A few years ago, I had the amazing opportunity to visit Thailand for the first time as part of my three country Southeast Asia tour I booked through my favorite company, Exotissimo Travel.  My too-short stay was based out of the old part of Bangkok, and included visits to Ayutthaya and all the most popular destinations in the city.  Bangkok is rich with treasured historical sites and temples that bring visual pleasure with their amazing display of color and detail.  My favorite places were the wats, or temples, that were decorated with remnants of broken shipments of china plates.  Religious icons, flowers, and intricate designs were created and combined like one giant mosaic project.  You can find the best examples of the use of china on the facades at Wat Arun and Wat Pho.  Also at Wat Pho, you can view the 15 meter high and 43 meter long golden Reclining Buddha statue laying on his side, head propped up by his right hand.  His slippers are decorated on the bottom with 108 panels depicting the symbols of the Buddha, all designed using inlaid mother of pearl.
Wat Arun
Wat Pho

Reclining Buddha at Wat Pho
The Grand Palace was the official residence for the Kings of Siam, later Thailand, from 1782 to 1925 and now serves as location for royal events.  It is a complex of many buildings topped with gold spires and traditional angular, steep roofs made of red and green tiles.  One of the buildings within the palace walls contain the famous Emerald Buddha, a 45 cm tall figurine made of green jadeite and dressed in gold robes.  The legend of the Emerald Buddha's existence dates back to 43 BC.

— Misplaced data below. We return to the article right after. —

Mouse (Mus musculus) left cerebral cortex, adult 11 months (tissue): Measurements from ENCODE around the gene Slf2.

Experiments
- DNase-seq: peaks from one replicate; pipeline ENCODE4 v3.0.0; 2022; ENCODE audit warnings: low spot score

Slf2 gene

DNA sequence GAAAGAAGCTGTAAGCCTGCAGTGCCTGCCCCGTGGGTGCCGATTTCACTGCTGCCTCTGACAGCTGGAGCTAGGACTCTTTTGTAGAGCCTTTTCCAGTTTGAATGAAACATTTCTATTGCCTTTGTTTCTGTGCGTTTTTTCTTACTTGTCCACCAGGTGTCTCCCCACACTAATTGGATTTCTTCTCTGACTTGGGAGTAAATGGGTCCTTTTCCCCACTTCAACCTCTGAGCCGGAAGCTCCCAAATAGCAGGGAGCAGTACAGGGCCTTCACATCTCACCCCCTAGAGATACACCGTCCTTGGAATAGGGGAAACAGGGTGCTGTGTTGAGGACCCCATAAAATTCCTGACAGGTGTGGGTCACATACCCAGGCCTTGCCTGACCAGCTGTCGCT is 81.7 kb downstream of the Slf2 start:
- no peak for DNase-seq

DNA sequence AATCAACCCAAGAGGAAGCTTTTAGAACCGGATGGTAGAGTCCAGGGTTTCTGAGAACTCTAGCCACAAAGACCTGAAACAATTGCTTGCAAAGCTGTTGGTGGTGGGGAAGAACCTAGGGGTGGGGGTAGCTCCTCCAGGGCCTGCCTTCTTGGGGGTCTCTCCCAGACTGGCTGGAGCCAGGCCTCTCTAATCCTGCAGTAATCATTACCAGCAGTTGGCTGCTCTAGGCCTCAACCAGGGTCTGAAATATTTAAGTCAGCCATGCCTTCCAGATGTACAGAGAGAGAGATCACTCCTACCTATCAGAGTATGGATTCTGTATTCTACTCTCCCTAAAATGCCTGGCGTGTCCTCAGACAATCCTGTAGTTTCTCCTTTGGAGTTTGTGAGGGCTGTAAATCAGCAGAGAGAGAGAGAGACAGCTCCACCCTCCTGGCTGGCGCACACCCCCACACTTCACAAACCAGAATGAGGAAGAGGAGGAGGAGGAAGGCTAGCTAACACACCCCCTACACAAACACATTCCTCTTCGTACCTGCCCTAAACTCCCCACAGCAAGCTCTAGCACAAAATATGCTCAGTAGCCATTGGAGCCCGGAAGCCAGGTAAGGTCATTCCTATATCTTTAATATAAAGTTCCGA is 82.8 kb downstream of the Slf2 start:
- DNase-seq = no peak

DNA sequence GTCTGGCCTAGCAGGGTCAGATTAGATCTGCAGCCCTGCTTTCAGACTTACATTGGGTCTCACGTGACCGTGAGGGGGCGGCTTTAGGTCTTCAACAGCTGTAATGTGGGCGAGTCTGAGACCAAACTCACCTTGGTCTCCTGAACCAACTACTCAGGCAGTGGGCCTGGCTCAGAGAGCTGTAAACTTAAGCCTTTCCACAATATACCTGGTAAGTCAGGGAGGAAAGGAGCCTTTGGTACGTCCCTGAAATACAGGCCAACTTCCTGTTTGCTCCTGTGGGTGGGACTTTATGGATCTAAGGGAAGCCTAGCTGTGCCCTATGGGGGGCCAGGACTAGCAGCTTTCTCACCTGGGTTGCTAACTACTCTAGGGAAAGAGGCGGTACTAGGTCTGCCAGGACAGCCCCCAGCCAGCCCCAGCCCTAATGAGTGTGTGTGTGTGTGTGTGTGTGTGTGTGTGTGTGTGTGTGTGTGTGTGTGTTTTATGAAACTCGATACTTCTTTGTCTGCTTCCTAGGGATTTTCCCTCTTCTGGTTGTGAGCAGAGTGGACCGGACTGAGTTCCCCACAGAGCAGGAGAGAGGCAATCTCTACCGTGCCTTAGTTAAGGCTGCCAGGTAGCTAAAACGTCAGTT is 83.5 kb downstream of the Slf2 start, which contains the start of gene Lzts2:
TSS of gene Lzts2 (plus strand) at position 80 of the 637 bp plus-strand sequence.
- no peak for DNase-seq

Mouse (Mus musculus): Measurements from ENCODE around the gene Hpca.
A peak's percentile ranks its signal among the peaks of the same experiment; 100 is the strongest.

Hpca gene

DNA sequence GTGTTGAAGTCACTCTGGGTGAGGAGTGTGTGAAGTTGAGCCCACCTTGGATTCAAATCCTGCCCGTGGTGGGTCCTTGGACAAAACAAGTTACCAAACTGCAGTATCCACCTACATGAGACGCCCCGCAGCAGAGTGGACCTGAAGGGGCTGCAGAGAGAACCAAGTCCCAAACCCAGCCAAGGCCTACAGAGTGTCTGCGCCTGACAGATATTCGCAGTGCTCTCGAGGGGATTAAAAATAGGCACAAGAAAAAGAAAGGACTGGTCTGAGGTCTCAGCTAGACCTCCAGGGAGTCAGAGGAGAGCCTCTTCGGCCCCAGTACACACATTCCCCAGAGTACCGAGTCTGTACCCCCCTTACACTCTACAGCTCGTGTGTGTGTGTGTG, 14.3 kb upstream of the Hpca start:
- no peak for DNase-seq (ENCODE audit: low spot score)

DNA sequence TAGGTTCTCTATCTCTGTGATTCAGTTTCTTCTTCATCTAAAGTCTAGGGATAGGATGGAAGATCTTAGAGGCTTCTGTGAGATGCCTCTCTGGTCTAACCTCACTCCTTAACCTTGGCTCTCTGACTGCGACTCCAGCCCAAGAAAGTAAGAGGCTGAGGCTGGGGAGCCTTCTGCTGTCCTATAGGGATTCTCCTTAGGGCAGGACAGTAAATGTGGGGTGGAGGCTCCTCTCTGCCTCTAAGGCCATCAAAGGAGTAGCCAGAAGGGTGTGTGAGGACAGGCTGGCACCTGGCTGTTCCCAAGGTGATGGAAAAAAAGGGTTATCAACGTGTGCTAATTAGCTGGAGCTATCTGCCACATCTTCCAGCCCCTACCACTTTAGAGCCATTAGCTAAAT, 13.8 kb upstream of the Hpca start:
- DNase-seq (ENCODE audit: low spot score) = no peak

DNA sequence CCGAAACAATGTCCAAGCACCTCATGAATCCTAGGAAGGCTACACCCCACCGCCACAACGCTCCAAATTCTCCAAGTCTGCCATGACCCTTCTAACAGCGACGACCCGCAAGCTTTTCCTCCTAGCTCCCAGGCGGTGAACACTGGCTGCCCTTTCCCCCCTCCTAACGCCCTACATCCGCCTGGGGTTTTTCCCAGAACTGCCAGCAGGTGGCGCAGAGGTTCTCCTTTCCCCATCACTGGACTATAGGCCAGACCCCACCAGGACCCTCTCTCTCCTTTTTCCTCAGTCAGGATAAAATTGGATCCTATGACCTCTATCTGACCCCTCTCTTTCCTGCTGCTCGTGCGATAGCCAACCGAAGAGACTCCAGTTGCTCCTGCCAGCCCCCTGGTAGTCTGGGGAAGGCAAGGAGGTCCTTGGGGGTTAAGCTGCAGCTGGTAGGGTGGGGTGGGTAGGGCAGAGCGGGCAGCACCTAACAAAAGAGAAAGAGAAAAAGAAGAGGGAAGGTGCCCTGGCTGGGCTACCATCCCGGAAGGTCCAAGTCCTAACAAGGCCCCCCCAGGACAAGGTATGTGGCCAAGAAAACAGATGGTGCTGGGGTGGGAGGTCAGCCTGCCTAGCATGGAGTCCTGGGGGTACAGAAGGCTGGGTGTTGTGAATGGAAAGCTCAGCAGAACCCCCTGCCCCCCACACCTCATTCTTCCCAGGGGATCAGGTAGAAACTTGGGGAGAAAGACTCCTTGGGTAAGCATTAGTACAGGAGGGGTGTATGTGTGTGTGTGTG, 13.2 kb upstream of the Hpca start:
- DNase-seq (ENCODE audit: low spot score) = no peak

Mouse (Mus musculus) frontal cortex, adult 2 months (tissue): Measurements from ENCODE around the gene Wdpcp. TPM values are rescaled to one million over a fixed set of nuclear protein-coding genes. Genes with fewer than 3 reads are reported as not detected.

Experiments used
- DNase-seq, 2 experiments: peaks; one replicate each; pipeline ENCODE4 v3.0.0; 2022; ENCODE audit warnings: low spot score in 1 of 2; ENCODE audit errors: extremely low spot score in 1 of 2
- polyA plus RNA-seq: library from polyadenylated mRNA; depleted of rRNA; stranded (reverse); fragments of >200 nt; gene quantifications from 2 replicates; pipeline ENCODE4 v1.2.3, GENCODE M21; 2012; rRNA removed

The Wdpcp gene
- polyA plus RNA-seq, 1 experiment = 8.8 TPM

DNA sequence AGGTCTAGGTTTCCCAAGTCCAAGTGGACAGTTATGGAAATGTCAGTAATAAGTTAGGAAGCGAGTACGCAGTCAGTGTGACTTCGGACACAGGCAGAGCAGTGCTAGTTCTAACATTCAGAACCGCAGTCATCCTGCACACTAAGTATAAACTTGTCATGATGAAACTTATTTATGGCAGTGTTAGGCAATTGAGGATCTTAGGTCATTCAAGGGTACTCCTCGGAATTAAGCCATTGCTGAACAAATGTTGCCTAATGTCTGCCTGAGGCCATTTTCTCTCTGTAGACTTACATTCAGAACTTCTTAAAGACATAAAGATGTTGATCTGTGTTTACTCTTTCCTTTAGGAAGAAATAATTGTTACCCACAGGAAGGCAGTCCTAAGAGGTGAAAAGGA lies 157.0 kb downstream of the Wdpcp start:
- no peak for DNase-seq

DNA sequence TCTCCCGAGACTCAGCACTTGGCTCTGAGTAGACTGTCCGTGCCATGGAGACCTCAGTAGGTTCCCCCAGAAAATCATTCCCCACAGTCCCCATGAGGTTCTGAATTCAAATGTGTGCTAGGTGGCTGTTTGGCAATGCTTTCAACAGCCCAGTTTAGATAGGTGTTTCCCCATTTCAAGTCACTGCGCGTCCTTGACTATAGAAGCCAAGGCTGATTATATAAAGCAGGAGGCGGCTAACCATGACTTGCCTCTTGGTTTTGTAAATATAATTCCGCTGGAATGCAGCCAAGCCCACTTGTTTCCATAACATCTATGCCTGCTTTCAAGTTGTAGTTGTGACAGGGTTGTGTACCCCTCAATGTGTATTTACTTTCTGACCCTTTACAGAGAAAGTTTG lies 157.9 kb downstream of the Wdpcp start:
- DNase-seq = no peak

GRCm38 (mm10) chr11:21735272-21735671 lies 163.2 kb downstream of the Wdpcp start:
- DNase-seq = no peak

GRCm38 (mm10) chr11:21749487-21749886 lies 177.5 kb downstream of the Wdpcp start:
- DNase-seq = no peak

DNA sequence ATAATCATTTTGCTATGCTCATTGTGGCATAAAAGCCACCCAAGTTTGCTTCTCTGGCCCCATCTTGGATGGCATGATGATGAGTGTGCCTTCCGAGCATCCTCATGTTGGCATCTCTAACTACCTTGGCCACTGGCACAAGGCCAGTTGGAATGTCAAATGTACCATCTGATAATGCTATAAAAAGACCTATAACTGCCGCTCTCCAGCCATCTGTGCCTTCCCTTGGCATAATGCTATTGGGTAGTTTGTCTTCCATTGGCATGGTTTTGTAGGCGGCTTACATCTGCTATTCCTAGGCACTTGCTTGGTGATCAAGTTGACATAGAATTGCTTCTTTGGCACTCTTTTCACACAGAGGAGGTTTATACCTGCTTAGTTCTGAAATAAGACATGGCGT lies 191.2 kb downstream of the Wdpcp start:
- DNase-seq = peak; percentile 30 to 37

Grand Palace
Grand Palace

Grand Palace
While staying in Bangkok, you can't pass up a trip just outside of the city to the old capital of Siam: Ayutthaya. Founded in 1350 by King U Thong, Ayutthaya became the second Siamese capital after Sukhothai. What remains today are the foundations of buildings and ruins of several temples from the former capital that once was home to a population of up to 1 million people. In 1767, the city and its treasures were destroyed by the Burmese army, during one of their final invasions of many that occurred over a span of more than 200 years, and its people were subjected to terrible acts of violence by the conquering power. Wandering around the old grounds of the kingdom, you can still find some interesting sites, like the sacred Buddha head engulfed in banyan tree roots or the tombs in Wat Ratchaburana. In the modern town of Ayutthaya, you may see vendors selling rooster souvenirs of many sizes, including a 20 foot gold sequined rooster!  Locals purchase the roosters and place them by the King Naresuan Monument because he is one of the country's most revered leaders, as he had many military accomplishments and led the Thai independence from Burma in the late 16th century.  King Naresuan is often pictured with a rooster and his love of cock fighting was well known, so to honor his legend, locals leave him their purchased roosters.
Buddha in the tree at Wat Mahathat


Wat Mahathat and Wat Ratchaburana

Wat Ratchaburana




If you have some extra time on your vacation, hop a plane to enjoy one of Thailand's fantastic beach destinations.  I chose to explore the popular destination of Phuket and went SCUBA diving around the Phi Phi islands, whose reefs were surprisingly undamaged from the tsunami.  "The Beach," starring Leonardo Di Caprio, was filmed on the Phi Phi islands, and there are some places where the water is the most interesting shade of blue/green.  Beware if your boat captain pulls up near a shore filled with monkeys - those little buggers can swim fast and climb aboard like little pirates because they've been conditioned to expect boats to bring them bunches of bananas.  Another beautiful island I want to try the next time I'm in the country is Koh Samui.



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